In California alone, Filipinos account for some 20 percent of the state’s entire nursing labor force, Rep. Aniceto Bertiz III said.
‘Nurses not coveredby US work ban’
Jess Diaz (The Philippine Star) - February 8, 2019 - 12:00am

MANILA, Philippines — Nurses, including Filipinos, are not covered by the US Department of Homeland Security’s ban on the issuance of new work visas to foreign workers, a lawmaker representing overseas Filipino workers (OFWs) said yesterday.

“Filipino nurses entering America through the sponsorship of their prospective US employers apply for and are issued a separate entry permit – the H-1B visa,” Rep. Aniceto Bertiz III of party-list group ACTS-OFW said.

Bertiz said the H-1B visa program allows US employers to hire foreign staff, including nurses, in select occupations that require the application of specialized knowledge and a bachelor’s degree or the equivalent work experience.

He added the visa ban covers mostly trainees and agricultural workers.

Bertiz predicted that the demand for Filipino nurses in the US would steadily increase in the years ahead.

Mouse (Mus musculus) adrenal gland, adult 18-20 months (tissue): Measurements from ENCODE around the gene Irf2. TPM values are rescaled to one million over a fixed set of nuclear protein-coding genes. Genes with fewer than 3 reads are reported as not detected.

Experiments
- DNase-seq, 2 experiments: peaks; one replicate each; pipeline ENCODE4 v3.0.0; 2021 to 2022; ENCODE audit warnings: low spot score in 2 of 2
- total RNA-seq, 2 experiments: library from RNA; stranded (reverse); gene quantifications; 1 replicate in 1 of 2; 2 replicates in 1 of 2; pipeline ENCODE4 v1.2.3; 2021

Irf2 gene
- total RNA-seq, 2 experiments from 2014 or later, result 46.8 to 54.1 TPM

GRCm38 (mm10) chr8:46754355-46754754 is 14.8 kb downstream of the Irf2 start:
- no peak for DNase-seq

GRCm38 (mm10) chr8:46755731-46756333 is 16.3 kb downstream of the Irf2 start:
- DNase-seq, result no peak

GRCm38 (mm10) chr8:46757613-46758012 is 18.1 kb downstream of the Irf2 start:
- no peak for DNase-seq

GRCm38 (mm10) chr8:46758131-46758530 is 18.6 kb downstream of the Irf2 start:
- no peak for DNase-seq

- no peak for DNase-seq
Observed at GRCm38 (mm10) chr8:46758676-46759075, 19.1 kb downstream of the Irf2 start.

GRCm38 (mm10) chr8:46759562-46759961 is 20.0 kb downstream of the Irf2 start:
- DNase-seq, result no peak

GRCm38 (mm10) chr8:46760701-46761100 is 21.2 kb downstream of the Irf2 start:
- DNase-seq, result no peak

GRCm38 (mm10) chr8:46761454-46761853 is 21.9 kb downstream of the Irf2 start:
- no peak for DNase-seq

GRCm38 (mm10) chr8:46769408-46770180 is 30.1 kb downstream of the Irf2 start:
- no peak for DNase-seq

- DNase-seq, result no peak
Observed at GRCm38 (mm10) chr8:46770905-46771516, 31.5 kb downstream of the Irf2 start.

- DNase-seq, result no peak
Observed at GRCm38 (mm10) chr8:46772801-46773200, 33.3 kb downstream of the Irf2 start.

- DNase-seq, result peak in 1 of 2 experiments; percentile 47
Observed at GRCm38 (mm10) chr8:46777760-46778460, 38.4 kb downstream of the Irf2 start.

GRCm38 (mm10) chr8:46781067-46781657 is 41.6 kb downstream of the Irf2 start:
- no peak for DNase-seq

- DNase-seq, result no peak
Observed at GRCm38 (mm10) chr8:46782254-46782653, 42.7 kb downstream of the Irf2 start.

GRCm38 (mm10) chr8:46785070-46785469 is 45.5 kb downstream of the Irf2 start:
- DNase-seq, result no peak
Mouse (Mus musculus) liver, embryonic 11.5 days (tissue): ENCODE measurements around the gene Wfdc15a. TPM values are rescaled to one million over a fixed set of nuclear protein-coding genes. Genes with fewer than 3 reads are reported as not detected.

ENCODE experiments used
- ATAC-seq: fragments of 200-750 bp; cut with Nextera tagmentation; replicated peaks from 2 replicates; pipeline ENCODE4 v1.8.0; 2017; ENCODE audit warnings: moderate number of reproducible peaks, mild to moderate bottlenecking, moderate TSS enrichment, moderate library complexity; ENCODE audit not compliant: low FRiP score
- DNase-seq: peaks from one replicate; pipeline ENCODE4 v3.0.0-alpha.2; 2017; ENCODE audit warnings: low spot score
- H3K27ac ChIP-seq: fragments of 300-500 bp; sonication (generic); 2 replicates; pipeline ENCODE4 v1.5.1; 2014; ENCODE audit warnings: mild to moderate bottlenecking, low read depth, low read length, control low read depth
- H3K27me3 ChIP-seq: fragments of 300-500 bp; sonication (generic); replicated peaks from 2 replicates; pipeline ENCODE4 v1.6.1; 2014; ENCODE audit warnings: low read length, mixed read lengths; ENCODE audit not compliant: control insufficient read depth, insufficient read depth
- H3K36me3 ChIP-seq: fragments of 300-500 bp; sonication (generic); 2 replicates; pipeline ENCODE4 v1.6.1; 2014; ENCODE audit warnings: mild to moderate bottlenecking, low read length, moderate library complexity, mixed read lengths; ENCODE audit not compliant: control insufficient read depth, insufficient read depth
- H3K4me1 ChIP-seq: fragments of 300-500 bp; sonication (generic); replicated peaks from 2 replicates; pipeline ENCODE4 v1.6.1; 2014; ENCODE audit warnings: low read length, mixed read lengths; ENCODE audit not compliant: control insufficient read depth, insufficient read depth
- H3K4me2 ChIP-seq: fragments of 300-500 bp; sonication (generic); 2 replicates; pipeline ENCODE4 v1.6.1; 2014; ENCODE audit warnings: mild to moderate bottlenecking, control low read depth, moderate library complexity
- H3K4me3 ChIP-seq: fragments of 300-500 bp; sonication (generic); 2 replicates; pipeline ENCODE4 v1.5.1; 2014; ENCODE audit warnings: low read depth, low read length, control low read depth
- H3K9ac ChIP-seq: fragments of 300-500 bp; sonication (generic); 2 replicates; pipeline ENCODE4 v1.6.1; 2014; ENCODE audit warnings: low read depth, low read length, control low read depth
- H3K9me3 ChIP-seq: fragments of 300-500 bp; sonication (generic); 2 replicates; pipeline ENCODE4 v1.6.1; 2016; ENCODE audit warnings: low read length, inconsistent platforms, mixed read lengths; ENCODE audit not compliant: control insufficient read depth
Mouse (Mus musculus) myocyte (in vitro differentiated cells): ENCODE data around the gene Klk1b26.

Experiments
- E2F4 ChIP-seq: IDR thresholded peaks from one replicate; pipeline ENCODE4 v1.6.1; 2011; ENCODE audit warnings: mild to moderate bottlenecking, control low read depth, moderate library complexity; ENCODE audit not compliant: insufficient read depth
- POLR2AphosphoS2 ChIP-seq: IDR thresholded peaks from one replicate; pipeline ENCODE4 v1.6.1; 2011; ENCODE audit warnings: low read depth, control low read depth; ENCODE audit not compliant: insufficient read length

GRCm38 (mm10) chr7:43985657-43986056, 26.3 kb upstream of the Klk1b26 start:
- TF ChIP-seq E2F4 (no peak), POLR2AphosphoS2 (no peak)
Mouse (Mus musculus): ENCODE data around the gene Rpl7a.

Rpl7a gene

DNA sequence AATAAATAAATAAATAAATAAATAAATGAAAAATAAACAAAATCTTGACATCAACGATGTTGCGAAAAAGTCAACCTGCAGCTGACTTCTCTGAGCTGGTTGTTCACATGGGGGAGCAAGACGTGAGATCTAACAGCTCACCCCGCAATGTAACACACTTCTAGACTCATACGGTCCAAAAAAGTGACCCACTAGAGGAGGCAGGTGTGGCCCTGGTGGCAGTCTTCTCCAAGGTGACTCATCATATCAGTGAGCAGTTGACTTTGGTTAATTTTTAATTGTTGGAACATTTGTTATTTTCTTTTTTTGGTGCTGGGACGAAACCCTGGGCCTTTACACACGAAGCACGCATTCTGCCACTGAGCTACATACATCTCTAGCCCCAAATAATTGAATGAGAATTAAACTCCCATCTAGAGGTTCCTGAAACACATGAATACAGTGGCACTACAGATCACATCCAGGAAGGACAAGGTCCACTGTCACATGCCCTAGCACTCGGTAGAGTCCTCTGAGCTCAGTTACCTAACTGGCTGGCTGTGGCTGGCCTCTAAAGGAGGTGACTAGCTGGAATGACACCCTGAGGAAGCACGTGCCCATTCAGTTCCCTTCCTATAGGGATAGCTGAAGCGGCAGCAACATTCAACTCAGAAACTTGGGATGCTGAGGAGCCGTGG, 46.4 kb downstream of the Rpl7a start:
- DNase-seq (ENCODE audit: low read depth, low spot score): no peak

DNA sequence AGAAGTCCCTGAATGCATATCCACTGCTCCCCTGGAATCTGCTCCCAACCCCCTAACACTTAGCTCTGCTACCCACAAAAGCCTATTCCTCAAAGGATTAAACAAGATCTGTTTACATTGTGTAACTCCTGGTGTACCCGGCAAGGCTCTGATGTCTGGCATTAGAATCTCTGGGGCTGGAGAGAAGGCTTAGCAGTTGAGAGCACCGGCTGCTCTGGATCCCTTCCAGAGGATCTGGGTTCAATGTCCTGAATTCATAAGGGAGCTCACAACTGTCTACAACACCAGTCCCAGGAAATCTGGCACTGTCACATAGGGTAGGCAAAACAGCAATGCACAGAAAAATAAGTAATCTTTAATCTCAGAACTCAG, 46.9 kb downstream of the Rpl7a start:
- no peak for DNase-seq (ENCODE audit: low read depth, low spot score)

“America’s nursing workforce is growing old and they are not producing new nurses fast enough, mainly because they lack teaching staff. In fact, US schools are turning away would-be nursing students due to the shortage of qualified instructors,” he said.

In California alone, Filipinos account for some 20 percent of the state’s entire nursing labor force, Bertiz said.

He said a total of 187,103 Filipino nurses have taken America’s nursing licensure examination for the first time since 1995.

Last year, 10,302 Filipino nurses hoping to land jobs in the US took the licensure exam.

Bertiz said the 2018 figure “was up 32 percent versus the 7,791 Filipino nurses who took the eligibility test for the first time in 2017, without counting repeaters.”

He said 1,232 Indians, 1,017 Puerto Ricans, 783 South Koreans and 601 Nigerians also took the exam for the first time in 2018.

Bertiz said examinees have to pay $200 (P10,500).

Citing latest data from the US nursing board, Bertiz said Jamaicans, Canadians and Cubans compete with Filipinos in America’s nursing labor market.

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